Normal developmental vulnerabilities of 17-24 year olds confounding informed consent to enlist in the military
School for Social Work
Young men-Psychology, Recruiting and enlistment, Developmental psychology
Researchers have identified the youngest soldiers (17-24 years old) in the United States military as particularly vulnerable to the emotional and physical consequences of war, including death. This theoretical thesis examines the capacity of 17-24 year old males to conceptualize consequences fully -- i.e., make informed consent decisions -- about enlisting for combat. The focus on 17-24 year old males is due to their much higher involvement in military combat than female enlisted. Much current thinking does not question 17-24 year old males' capacity for informed consent, but recent neurological and developmental research documents that brain functions underlying decision-making are underdeveloped until at least age 25. This thesis reviews the current psychosocial and related neurophysiological research re: typical development of 17-24 year olds, emphasizing developmental vulnerabilities that impact decision-making and thus informed consent Additionally, ethical and moral responsibilities of professional social workers, individuals, and the collective society are reviewed – specifically, to educate others about the typical developmental vulnerabilities of 17-24 year old males; to advocate for a delay in sending them into combat until at least age 25, and to intervene in the healing of young returning veterans -- currently overrepresented among those injured in combat.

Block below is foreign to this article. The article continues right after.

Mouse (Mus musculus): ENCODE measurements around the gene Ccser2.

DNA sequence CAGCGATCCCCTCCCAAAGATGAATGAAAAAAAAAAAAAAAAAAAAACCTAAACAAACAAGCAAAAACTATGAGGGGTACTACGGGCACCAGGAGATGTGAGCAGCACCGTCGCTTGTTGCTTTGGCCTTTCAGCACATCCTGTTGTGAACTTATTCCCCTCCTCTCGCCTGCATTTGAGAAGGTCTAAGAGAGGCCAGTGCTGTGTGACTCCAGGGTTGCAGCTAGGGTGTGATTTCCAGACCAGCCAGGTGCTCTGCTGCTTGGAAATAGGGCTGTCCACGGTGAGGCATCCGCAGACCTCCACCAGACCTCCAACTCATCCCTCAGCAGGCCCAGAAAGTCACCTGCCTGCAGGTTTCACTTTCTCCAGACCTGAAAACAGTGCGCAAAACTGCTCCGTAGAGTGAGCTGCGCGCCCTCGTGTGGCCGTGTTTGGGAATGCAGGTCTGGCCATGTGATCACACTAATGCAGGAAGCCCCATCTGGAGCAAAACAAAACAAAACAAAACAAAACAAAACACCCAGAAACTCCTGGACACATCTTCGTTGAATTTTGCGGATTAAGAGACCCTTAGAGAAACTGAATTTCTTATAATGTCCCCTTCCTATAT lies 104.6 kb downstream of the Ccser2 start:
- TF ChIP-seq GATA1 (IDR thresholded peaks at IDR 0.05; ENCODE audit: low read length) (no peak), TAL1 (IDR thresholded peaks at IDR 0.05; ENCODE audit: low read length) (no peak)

Seather-Brady, Deanna L., "Normal developmental vulnerabilities of 17-24 year olds confounding informed consent to enlist in the military" (2013). Masters Thesis, Smith College, Northampton, MA.
iv, 68 p. Thesis (M.S.W.)--Smith College School for Social Work, Northampton, Mass., 2012. Includes bibliographical references (p. 57-68)